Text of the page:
Batsman an integral part of New Zealand squad but fracture to his left thumb remains problematic for selectors as game looms.

Kane Williamson admitted yesterday his damaged left hand is not 100 per cent two days out from the start of the first West Indies test.

However, the No3 batsman was talking positively of being ready for the match at University Oval tomorrow after practice yesterday, and that raises the age-old question: should players be selected when not completely fit?

Williamson fractured his left thumb fielding in an ODI in Bangladesh on October 29. The prognosis at the time was he would need six weeks to be ready to play cricket again. That meant the Dunedin test was always going to be touch and go, and so it has proved.

Williamson, averaging an improving 34.78 from 27 tests, is clearly desperate to play. Holding the bat feels okay, and he believes fielding might be the more problematic issue.


"We've still judging it day by day and it is improving each day," he said.

"The load on the thumb itself hasn't been great but it's okay. There's a bit more flexion each day.

"I guess it'll come down to the staff and myself talking and I guess with a lot of cricket coming up and how the thumb is going into the match, all those things have to be considered."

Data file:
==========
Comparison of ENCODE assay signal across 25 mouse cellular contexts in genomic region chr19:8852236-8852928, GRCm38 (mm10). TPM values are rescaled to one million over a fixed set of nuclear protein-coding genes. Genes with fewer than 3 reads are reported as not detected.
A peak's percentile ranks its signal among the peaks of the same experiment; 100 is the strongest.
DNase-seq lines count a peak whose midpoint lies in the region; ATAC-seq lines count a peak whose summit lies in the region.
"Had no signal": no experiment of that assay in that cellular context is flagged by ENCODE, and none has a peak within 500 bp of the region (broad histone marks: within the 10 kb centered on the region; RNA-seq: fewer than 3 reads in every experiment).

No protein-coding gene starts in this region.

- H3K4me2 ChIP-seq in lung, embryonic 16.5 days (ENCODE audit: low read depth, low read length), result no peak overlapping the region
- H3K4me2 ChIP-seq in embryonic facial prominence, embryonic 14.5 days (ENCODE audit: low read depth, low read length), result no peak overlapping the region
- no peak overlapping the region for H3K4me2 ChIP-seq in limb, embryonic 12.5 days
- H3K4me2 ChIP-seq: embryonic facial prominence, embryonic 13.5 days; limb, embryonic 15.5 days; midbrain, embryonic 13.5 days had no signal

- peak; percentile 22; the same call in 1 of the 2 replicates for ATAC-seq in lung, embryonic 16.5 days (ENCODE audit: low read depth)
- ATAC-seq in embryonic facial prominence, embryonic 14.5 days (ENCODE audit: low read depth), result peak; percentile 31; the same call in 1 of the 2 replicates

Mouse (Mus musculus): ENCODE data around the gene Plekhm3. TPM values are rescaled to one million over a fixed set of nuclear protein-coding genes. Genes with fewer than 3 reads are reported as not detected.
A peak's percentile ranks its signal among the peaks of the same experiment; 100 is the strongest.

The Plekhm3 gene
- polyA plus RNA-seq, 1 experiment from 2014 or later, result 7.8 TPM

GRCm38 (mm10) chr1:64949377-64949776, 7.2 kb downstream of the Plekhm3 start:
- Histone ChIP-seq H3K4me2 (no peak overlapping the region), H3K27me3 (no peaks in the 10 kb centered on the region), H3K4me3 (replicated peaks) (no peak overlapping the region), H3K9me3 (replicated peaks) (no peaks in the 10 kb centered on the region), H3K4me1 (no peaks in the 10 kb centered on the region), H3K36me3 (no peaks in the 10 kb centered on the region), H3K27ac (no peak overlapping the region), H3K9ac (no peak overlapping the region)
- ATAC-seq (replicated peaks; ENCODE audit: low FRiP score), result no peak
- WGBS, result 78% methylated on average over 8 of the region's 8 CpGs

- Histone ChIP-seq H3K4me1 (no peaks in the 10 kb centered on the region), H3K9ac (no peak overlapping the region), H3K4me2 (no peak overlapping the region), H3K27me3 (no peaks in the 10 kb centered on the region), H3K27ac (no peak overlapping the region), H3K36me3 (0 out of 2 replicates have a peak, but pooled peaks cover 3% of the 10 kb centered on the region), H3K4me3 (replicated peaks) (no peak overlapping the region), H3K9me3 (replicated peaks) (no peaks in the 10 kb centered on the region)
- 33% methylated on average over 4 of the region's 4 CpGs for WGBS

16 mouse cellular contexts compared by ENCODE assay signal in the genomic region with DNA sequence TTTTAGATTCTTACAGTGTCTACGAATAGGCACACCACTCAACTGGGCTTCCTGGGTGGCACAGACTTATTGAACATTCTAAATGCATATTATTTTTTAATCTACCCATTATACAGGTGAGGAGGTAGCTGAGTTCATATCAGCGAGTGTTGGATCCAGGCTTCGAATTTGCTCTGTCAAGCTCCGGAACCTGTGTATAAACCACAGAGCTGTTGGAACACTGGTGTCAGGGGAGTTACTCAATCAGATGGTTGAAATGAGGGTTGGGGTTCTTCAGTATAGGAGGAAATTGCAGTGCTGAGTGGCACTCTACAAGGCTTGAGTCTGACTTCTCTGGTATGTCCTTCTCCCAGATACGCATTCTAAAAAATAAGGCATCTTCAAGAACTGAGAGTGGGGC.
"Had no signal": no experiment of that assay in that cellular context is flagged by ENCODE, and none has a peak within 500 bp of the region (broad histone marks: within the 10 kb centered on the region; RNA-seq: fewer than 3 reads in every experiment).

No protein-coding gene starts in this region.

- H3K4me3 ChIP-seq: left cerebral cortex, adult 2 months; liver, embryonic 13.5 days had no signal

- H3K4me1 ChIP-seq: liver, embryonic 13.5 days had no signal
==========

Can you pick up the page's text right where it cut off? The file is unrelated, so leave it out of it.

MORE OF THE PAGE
That latter is an important point. Williamson is an integral part of the squad.

The dilemma for coach Mike Hesson, the medical staff and the player himself is should he play on the basis that the hand feels "okay" while batting in the nets, but will need protection in the field, or should he sit out this test and avoid risking further damage, with four more coming up in the next 10 weeks.

"You want to be playing in a test for your country, and at home," Williamson said.

"I've never had an injury where I've been out and missed matches, so it's a bit of a change. We've had some good weather at the Mount [Maunganui] so I enjoyed a few days off but it didn't last long before I was itching to pick up a bat again."

Williamson is a regular, and impressive close catcher, often in the gully. That won't happen should he make the final XI. To place him there would be foolish. So a rejig is needed in the slip-gully cordon.

Aaron Redmond, five years after his last test, is Williamson's cover. His form is good and there's a solid case that, on his home ground, he deserves an opportunity if Williamson is still feeling the thumb by tonight.

West Indies management yesterday indicated the aggressive, bouncy Tino Best will lead their test attack.

With the word out on Williamson, the batsman knows he will have plenty of short bowling to contend with.

Best is no Dale Steyn or Mitchell Johnson, but he and either Sheldon Cottrell or Shannon Gabriel will be no different from other fast bowlers who sniff a chance to discomfort a tentative batsman.

So it comes down to risk and reward, and the risk of playing Williamson seems high. Equally it appears that course will most likely be taken.

Both teams have their final practice today.